The Pope therefore has refused the most important and most achievable reform - insisting on zero tolerance throughout the church and on the reporting of guilty priests to law enforcement authorities.

The main reasons why children succumb so readily to criminal priests is that they are indoctrinated at the early age of seven, by first communion and confession, to perceive priests as agents of God and so they unflinchingly obey their sexual demands. If the Roman Catholic Church is to take child abuse seriously it must raise this age to at least 12.

(From The Case Of The Pope).

BISHOP OF WOLLONGONG PETER INGHAM RESPONDS:

The situation with regard to Fr Maurice Crocker is tragic and deeply regrettable, but it is quite unjustifiable to say that he was "unsupported and ostracised by the church" after he reported allegations of abuse by clergy and Church personnel to the Mercury.

Many people, including priests, did try to support him and the inability of such support to prevent his sad death has to be understood against the background of his depressive illness.

Over recent months the extent of sexual abuse of children and young people by Catholic clergy has shocked communities across the world. Every act of abuse against a child or young person, particularly by a member of the clergy, deserves unequivocal condemnation.

(There is) legitimate anger that such abuse has occurred, and that Church leaders have been slow to address it with justice and transparency. In this, the Church leadership has failed and, as part of that leadership, I am deeply sorry.

I have sought to meet with the victims personally, to listen to them, to sincerely apologise and to offer whatever pastoral support the Diocese is able to provide.

In the 15 years since the Wood Royal Commission the Diocese of Wollongong has learnt much. We have co-operated fully with police investigations and have sought to meet all mandatory reporting obligations.

The Diocese has developed independent and rigorous investigation procedures to respond to allegations of child abuse against clergy and other Diocesan personnel and these procedures are overseen by the Ombudsman. These policies and procedures are detailed in the document Towards Healing.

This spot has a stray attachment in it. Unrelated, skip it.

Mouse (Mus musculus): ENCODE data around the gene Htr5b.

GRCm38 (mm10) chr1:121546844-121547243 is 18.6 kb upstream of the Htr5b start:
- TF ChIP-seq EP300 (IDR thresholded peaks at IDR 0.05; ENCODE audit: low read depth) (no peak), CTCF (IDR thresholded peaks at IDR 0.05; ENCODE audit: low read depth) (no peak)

I hope it offers a level of reassurance that the Diocese is seeking to learn the bitter lessons of the past and to deal justly and sensitively with abuse and its impact on victims, their families and the community. While real progress has been made, more remains to be done.

I strongly urge any person with a complaint of mistreatment of abuse to come forward to the appropriate authorities. If the complaint is of a criminal nature, I ask that the police be notified.

CHRISTIAN BROTHERS' RESPONSE

A spokesperson for the Christian Brothers would not comment on the matter of Br Michael Evans because it happened 20 years ago, adding that the sentiments expressed by NSW Head Brother Julian McDonald at the time still stands. Br McDonald issued no comment in 1993, other than to say he had removed Evans as headmaster in 1991, soon after he took office, because he was concerned about rumours of sexual misconduct. The spokesperson says the Christian Brothers now has a policy of always apologising for matters as they arise.

FOR HELP VICTIMS CAN CONTACT:

Wollongong Local Area Command: 4226 7899

Crime Stoppers NSW: 1800 333 000

Lifeline: 13 11 14

Broken Rites (helps victims of church-related sexual abuse): 03 9457 4999 or via email on brokenritesaustralia@hotmail.com

Catholic Church's Towards Healing Helpline: 1300 369 977

 
Back  Back to Search Results
 

Advertise with Us | Fairfax Digital Privacy Policy | Conditions of Use | Member Agreement
© 2014 Fairfax Digital Australia & New Zealand Ltd.